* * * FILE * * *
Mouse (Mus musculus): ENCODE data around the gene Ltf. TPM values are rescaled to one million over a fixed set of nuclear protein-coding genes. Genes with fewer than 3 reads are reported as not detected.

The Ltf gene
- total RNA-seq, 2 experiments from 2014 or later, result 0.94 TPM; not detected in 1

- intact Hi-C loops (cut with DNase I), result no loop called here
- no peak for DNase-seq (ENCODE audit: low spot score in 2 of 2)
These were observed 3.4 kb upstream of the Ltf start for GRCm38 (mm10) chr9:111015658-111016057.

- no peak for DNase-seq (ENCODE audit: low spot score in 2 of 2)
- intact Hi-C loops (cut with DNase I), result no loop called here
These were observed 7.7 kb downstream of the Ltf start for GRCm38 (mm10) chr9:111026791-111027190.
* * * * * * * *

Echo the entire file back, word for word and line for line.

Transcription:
Mouse (Mus musculus): ENCODE data around the gene Ltf. TPM values are rescaled to one million over a fixed set of nuclear protein-coding genes. Genes with fewer than 3 reads are reported as not detected.

The Ltf gene
- total RNA-seq, 2 experiments from 2014 or later, result 0.94 TPM; not detected in 1

- intact Hi-C loops (cut with DNase I), result no loop called here
- no peak for DNase-seq (ENCODE audit: low spot score in 2 of 2)
These were observed 3.4 kb upstream of the Ltf start for GRCm38 (mm10) chr9:111015658-111016057.

- no peak for DNase-seq (ENCODE audit: low spot score in 2 of 2)
- intact Hi-C loops (cut with DNase I), result no loop called here
These were observed 7.7 kb downstream of the Ltf start for GRCm38 (mm10) chr9:111026791-111027190.